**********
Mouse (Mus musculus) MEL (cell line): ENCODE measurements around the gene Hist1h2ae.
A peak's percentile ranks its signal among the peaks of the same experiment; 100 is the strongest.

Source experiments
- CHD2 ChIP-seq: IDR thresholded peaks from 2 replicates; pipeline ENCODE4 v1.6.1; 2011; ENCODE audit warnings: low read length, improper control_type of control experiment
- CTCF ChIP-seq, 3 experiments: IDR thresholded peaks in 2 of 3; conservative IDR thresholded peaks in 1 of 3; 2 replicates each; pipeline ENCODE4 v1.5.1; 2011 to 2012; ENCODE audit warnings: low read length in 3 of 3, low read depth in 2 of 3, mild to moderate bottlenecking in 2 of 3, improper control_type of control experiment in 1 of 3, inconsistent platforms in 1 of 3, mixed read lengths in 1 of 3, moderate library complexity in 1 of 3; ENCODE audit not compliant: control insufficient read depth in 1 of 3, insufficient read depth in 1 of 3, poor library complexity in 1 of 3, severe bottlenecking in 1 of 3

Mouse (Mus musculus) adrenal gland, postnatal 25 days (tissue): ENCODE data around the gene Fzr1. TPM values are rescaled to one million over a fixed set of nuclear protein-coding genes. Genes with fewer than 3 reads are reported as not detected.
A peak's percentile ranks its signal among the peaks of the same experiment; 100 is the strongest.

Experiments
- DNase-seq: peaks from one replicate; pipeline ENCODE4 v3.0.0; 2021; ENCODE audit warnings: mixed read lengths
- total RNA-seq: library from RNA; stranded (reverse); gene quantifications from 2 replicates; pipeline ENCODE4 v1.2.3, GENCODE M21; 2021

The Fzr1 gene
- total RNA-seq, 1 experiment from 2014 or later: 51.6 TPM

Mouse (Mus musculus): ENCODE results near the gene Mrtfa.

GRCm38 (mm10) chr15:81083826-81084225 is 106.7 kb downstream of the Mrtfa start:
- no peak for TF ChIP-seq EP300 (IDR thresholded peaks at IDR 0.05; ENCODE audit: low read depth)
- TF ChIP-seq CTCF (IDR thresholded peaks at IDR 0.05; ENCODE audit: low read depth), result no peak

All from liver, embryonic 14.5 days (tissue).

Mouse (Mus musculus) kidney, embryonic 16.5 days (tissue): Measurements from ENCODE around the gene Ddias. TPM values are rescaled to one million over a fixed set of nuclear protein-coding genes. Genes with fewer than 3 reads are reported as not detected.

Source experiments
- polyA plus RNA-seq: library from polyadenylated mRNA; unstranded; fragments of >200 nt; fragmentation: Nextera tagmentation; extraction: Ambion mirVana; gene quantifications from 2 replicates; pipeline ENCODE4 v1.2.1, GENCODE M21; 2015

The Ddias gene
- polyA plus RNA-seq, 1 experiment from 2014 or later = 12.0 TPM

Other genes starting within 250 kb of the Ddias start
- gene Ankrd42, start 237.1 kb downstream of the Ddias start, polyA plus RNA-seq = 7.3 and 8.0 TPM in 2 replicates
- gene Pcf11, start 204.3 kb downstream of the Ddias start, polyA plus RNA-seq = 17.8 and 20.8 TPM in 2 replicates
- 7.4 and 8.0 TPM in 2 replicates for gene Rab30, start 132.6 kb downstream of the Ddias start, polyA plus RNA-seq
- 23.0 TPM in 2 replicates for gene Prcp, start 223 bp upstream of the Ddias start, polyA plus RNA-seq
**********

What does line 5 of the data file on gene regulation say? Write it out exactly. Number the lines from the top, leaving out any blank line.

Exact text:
- CTCF ChIP-seq, 3 experiments: IDR thresholded peaks in 2 of 3; conservative IDR thresholded peaks in 1 of 3; 2 replicates each; pipeline ENCODE4 v1.5.1; 2011 to 2012; ENCODE audit warnings: low read length in 3 of 3, low read depth in 2 of 3, mild to moderate bottlenecking in 2 of 3, improper control_type of control experiment in 1 of 3, inconsistent platforms in 1 of 3, mixed read lengths in 1 of 3, moderate library complexity in 1 of 3; ENCODE audit not compliant: control insufficient read depth in 1 of 3, insufficient read depth in 1 of 3, poor library complexity in 1 of 3, severe bottlenecking in 1 of 3